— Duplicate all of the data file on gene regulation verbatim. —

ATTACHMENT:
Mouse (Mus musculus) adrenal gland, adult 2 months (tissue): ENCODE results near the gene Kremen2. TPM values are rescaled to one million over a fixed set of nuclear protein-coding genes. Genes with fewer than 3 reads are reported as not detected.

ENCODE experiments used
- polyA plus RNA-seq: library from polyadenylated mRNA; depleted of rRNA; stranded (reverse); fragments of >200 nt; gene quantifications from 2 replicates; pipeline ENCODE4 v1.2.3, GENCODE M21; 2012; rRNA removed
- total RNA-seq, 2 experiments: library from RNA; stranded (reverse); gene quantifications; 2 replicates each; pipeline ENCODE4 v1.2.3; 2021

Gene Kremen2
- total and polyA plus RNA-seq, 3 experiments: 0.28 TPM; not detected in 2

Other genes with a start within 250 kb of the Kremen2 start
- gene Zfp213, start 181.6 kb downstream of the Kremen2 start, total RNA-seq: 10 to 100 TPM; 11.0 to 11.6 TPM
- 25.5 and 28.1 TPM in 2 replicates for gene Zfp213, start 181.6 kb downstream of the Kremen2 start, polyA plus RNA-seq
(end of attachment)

Mouse (Mus musculus) adrenal gland, adult 2 months (tissue): ENCODE results near the gene Kremen2. TPM values are rescaled to one million over a fixed set of nuclear protein-coding genes. Genes with fewer than 3 reads are reported as not detected.

ENCODE experiments used
- polyA plus RNA-seq: library from polyadenylated mRNA; depleted of rRNA; stranded (reverse); fragments of >200 nt; gene quantifications from 2 replicates; pipeline ENCODE4 v1.2.3, GENCODE M21; 2012; rRNA removed
- total RNA-seq, 2 experiments: library from RNA; stranded (reverse); gene quantifications; 2 replicates each; pipeline ENCODE4 v1.2.3; 2021

Gene Kremen2
- total and polyA plus RNA-seq, 3 experiments: 0.28 TPM; not detected in 2

Other genes with a start within 250 kb of the Kremen2 start
- gene Zfp213, start 181.6 kb downstream of the Kremen2 start, total RNA-seq: 10 to 100 TPM; 11.0 to 11.6 TPM
- 25.5 and 28.1 TPM in 2 replicates for gene Zfp213, start 181.6 kb downstream of the Kremen2 start, polyA plus RNA-seq